You’ll see half a dozen reputable news outlets printing headlines that basically say “Facebook’s new algorithms make it 80% less toxic.” And that’s simply not true.

If a chef were to tell you they’ve adopted a new cooking technique that results in 80% less fecal matter being detected in the soup they’re about to serve, you probably wouldn’t think that was a good thing.

Increasing the efficiency of an algorithm doesn’t result in a unilateral increase in overall system efficiency. And, because statistical correlations are incredibly difficult to make when you don’t have access to the actual data being discussed, the people writing up these stories are simply taking the big tech marketing team’s word for it.

In hell, you have to read articles about big tech companies that only have quotes from people who work at those companies and statistics that can’t possibly be verified. 

Number four: “Ethics aside, this AI is great!”

We’ve all read these stories. They cover the biggest issues in the world of AI as if they’re writing about the weather.

The story will be something like “Clearview AI gets new government contracts,” and the coverage will quote a politician, the CEO of Clearview, and someone representing law enforcement.

The gist of the piece will be “Ethics aside, law enforcement agencies say these products are invaluable.”

And then, way down towards the end of the article, you’ll see the obligatory “studies have shown that facial recognition struggles to identify some faces. Experts warn against the use of such technologies until this bias can be solved.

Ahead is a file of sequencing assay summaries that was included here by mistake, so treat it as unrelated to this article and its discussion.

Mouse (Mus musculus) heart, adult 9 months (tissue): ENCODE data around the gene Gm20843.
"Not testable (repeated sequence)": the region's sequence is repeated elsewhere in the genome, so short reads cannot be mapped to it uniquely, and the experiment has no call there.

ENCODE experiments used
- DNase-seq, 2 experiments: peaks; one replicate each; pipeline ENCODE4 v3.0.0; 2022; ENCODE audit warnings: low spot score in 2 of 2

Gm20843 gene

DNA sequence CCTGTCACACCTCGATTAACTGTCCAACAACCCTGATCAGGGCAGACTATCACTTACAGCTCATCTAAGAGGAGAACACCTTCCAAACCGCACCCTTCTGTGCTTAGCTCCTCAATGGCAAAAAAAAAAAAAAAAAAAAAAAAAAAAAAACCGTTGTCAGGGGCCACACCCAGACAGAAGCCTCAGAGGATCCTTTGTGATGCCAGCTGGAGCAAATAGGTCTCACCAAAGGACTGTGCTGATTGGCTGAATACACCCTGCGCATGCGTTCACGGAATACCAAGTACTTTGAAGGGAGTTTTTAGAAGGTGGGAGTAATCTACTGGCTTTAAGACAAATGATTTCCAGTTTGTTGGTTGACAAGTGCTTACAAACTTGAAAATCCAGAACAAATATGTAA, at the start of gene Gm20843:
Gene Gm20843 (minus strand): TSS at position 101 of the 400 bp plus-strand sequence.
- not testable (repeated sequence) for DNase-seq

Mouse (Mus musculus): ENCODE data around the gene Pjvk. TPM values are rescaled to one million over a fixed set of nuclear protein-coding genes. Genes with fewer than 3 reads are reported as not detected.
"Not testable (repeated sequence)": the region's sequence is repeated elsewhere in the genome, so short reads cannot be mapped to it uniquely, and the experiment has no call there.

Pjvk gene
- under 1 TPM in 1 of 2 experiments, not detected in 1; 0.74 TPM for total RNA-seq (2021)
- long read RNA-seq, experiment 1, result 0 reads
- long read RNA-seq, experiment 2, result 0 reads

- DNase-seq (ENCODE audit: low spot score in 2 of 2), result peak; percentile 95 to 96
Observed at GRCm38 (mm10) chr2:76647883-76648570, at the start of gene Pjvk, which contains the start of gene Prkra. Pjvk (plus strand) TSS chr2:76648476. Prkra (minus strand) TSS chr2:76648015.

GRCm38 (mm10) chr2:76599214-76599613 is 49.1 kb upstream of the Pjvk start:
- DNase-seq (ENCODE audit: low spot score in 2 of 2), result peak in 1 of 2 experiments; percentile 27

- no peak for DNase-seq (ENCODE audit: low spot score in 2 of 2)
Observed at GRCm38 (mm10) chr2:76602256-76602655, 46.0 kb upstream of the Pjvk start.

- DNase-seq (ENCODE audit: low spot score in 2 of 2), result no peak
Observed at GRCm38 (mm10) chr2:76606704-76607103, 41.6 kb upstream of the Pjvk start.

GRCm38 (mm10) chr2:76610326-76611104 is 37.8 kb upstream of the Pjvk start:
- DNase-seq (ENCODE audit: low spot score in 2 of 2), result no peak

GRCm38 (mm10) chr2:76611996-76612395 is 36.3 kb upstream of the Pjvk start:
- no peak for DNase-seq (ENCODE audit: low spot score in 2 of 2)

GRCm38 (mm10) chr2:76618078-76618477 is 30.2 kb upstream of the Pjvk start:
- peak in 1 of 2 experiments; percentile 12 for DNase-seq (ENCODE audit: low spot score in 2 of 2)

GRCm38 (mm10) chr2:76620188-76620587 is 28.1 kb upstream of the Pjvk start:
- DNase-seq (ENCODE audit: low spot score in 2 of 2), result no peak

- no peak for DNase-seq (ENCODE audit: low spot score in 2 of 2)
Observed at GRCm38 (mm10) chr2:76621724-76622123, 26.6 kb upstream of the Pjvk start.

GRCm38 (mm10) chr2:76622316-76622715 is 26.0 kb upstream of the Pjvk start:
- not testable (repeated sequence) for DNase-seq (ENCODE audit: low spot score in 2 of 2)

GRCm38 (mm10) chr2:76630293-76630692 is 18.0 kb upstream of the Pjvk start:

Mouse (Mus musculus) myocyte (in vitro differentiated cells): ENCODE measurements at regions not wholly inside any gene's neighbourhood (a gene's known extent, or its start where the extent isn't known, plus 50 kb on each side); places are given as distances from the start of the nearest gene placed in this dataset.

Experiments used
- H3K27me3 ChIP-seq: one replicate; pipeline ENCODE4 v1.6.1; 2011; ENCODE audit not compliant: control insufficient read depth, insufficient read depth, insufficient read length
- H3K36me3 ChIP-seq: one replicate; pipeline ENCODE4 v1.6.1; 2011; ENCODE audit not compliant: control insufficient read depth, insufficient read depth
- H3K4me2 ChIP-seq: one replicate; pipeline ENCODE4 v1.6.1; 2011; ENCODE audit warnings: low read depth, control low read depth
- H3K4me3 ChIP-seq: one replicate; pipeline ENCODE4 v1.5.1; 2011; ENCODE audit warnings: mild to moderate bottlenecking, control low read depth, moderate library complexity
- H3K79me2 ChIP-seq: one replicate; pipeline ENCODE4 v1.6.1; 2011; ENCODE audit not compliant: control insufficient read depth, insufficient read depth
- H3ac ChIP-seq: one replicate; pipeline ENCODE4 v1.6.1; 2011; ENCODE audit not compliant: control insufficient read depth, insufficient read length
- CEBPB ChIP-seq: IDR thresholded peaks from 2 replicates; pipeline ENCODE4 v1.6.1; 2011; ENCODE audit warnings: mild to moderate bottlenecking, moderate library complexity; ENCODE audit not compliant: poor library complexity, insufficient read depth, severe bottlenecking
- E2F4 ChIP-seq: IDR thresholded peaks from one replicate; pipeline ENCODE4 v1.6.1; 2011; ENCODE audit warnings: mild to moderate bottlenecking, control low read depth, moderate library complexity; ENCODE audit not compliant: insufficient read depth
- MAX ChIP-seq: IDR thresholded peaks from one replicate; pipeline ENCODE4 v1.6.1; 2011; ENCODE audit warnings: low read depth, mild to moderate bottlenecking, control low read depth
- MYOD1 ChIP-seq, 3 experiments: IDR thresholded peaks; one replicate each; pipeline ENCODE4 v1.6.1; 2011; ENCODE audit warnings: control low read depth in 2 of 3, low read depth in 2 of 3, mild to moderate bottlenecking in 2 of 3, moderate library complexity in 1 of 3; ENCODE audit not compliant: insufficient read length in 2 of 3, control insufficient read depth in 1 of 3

In hell, every AI article you read starts with the sentence “this doesn’t work as well for Black people or women, but we’re just going to move past that like it isn’t important.”

Number five: “Exclusive: Study demonstrates over 80% of CEOs named Bill know what AI is.”

My least favorite AI article is the ones that profess to tell me what non-experts think.

These are the articles with headlines like “Study: 80% of people believe AI will be sentient within a decade” and “75% of moms think Alexa is a danger to children.

These “studies” are typically conducted by consultancy companies that specialize in this sort of thing. And usually they’re not out conducting studies on the speculation that some journalist will find their work appealing. They get paid to do their “research.”

And by “research,” I mean: sourcing answers on Amazon’s Mechanical Turk or giving campus students a gift card to fill out a survey.

These studies are often bought and paid for ahead of time by an AI company as a marketing tool.

These pitches, in my inbox, usually look something like “Hey Tristan, did you hear that 92% of CEOs don’t know what Kubernetes is? Are you interested in this exclusive study and a conversation with Dr Knows Itall, founder of the Online School For Learning AI Good? They can speak to the challenges of hiring quality IT talent.”

Can you spot the rubbish?

In hell, the algorithm tells you that you can read articles covering actual computer science research as soon as you finish reading all the vapid survey pieces on AI published in mainstream outlets.

But you’re never done are you? There’s always another. “What do soccer dads think about gendered voice assistants?” “What percentage of people think data is a character on Star Trek?” “Will driverless cars be a reality in 2022? Here’s what Tesla owners think.

Yes, AI hell is a place filled with horrors beyond comprehension. And, just in case you haven’t figured it out yet, we’re already here. This article has been your orientation.

Now if you’ll just sign in to Google News, we’ll get started (Apple News is currently not available in hell due to legal issues concerning the App Store).